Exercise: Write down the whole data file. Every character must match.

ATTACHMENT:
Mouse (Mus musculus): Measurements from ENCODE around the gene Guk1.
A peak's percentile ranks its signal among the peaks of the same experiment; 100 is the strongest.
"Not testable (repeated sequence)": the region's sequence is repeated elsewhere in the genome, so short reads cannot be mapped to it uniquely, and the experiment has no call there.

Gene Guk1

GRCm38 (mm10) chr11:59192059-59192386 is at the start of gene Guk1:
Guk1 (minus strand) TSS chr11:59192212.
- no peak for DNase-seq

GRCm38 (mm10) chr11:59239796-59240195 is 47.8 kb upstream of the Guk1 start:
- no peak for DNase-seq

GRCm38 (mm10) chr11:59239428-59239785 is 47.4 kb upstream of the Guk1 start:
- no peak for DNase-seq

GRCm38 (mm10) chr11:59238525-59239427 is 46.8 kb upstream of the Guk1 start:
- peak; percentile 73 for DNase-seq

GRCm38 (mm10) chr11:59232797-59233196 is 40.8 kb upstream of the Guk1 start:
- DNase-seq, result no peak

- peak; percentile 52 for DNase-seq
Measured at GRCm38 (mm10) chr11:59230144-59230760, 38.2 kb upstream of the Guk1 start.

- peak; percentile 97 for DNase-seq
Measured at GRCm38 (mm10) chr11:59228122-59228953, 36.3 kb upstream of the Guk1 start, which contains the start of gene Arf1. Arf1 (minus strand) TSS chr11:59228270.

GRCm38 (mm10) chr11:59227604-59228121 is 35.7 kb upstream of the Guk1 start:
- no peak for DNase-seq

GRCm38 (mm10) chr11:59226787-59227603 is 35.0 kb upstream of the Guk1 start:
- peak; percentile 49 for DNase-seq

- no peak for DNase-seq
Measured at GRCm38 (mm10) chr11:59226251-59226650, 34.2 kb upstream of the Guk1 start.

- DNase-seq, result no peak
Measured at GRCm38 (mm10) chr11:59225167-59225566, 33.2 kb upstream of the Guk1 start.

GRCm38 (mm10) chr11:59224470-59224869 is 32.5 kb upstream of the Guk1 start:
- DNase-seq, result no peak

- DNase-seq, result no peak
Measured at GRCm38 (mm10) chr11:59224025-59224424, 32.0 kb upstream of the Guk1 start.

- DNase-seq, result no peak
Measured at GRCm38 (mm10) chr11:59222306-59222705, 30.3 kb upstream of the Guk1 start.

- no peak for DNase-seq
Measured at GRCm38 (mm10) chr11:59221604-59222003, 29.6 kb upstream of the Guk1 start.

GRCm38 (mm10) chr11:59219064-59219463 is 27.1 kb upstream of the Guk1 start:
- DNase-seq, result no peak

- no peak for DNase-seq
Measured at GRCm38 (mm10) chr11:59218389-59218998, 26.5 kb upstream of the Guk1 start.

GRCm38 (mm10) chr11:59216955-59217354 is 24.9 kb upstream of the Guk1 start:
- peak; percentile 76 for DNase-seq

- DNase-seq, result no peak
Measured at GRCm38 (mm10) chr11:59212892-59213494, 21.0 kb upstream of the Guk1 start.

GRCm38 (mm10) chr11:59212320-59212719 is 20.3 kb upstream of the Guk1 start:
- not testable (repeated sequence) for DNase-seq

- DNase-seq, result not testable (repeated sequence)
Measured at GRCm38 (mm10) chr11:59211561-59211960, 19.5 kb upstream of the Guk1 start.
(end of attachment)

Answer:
Mouse (Mus musculus): Measurements from ENCODE around the gene Guk1.
A peak's percentile ranks its signal among the peaks of the same experiment; 100 is the strongest.
"Not testable (repeated sequence)": the region's sequence is repeated elsewhere in the genome, so short reads cannot be mapped to it uniquely, and the experiment has no call there.

Gene Guk1

GRCm38 (mm10) chr11:59192059-59192386 is at the start of gene Guk1:
Guk1 (minus strand) TSS chr11:59192212.
- no peak for DNase-seq

GRCm38 (mm10) chr11:59239796-59240195 is 47.8 kb upstream of the Guk1 start:
- no peak for DNase-seq

GRCm38 (mm10) chr11:59239428-59239785 is 47.4 kb upstream of the Guk1 start:
- no peak for DNase-seq

GRCm38 (mm10) chr11:59238525-59239427 is 46.8 kb upstream of the Guk1 start:
- peak; percentile 73 for DNase-seq

GRCm38 (mm10) chr11:59232797-59233196 is 40.8 kb upstream of the Guk1 start:
- DNase-seq, result no peak

- peak; percentile 52 for DNase-seq
Measured at GRCm38 (mm10) chr11:59230144-59230760, 38.2 kb upstream of the Guk1 start.

- peak; percentile 97 for DNase-seq
Measured at GRCm38 (mm10) chr11:59228122-59228953, 36.3 kb upstream of the Guk1 start, which contains the start of gene Arf1. Arf1 (minus strand) TSS chr11:59228270.

GRCm38 (mm10) chr11:59227604-59228121 is 35.7 kb upstream of the Guk1 start:
- no peak for DNase-seq

GRCm38 (mm10) chr11:59226787-59227603 is 35.0 kb upstream of the Guk1 start:
- peak; percentile 49 for DNase-seq

- no peak for DNase-seq
Measured at GRCm38 (mm10) chr11:59226251-59226650, 34.2 kb upstream of the Guk1 start.

- DNase-seq, result no peak
Measured at GRCm38 (mm10) chr11:59225167-59225566, 33.2 kb upstream of the Guk1 start.

GRCm38 (mm10) chr11:59224470-59224869 is 32.5 kb upstream of the Guk1 start:
- DNase-seq, result no peak

- DNase-seq, result no peak
Measured at GRCm38 (mm10) chr11:59224025-59224424, 32.0 kb upstream of the Guk1 start.

- DNase-seq, result no peak
Measured at GRCm38 (mm10) chr11:59222306-59222705, 30.3 kb upstream of the Guk1 start.

- no peak for DNase-seq
Measured at GRCm38 (mm10) chr11:59221604-59222003, 29.6 kb upstream of the Guk1 start.

GRCm38 (mm10) chr11:59219064-59219463 is 27.1 kb upstream of the Guk1 start:
- DNase-seq, result no peak

- no peak for DNase-seq
Measured at GRCm38 (mm10) chr11:59218389-59218998, 26.5 kb upstream of the Guk1 start.

GRCm38 (mm10) chr11:59216955-59217354 is 24.9 kb upstream of the Guk1 start:
- peak; percentile 76 for DNase-seq

- DNase-seq, result no peak
Measured at GRCm38 (mm10) chr11:59212892-59213494, 21.0 kb upstream of the Guk1 start.

GRCm38 (mm10) chr11:59212320-59212719 is 20.3 kb upstream of the Guk1 start:
- not testable (repeated sequence) for DNase-seq

- DNase-seq, result not testable (repeated sequence)
Measured at GRCm38 (mm10) chr11:59211561-59211960, 19.5 kb upstream of the Guk1 start.